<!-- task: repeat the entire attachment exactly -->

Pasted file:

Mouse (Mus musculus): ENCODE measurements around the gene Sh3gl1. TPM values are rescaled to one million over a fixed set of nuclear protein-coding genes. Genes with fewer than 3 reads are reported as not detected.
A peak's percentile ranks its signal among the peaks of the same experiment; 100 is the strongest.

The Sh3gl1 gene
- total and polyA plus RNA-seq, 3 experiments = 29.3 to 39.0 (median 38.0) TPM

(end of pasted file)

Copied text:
Mouse (Mus musculus): ENCODE measurements around the gene Sh3gl1. TPM values are rescaled to one million over a fixed set of nuclear protein-coding genes. Genes with fewer than 3 reads are reported as not detected.
A peak's percentile ranks its signal among the peaks of the same experiment; 100 is the strongest.

The Sh3gl1 gene
- total and polyA plus RNA-seq, 3 experiments = 29.3 to 39.0 (median 38.0) TPM